This reveals a very important characteristic of human nature; the fear of death.
By personifying death, Greeks were also able to avoid and negotiate with him. They could understand a human-like figure wanting to bring them to Tartarus.
Freud points out that the death drive – the risk-taking behavior of humans- derives from the juxtaposition of Eros (love; desire for life) and death.
This, in my opinion, assumes that Thanatos is a spirit, an aspect of Nyx, that possesses people during the night to gamble their lives away.
(Greeks didn’t follow a canon when it came to their stories. They’d often ascribe different qualities to deities depending on the myth. This has to do with the multi-layered existence Gods had, possessing multiples aspects and functions)
3. Hypnos, The God of Sleep
Thanatos has many brothers and sisters, including Geras (Old Age), Nemesis (Retribution), Momus (Blame), etc. All of them have their own place in Greek Mythology.
But perhaps his most beloved sibling, his twin, is Hypnos (Sleep).
He lived in a cave next to his sibling, surrounded by plants that’d induce deep sleep to anyone who stepped into the undergrowth.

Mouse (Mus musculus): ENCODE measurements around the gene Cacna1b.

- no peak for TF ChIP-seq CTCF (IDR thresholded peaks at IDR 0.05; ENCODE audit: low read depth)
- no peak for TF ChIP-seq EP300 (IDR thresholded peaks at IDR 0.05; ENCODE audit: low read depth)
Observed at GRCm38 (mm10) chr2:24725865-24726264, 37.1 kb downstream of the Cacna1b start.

And be careful not to fall into the river Lethe, lest you want to be forgetful and absent-minded for the rest of your life.
In the Illiad, Hypnos uses his power to put Zeus to sleep, so Hera can take revenge for the sacking of Troy by Hercules. When the all-father finally awakes, he chases him. But Hypnos finds shelter in the realm of his mother, Nyx.
He was a gentle deity, helping people fall to sleep, rejuvenate and regain their strength. It is said that he owns half of our lives.
In Greek, Hypnos (ύπνος) means sleep. The words “hypnosis” and “hypnotics” take their name from the lesser deity. And “insomnia” comes from the Roman equivalent of the God, Somnus.
Sleep and Death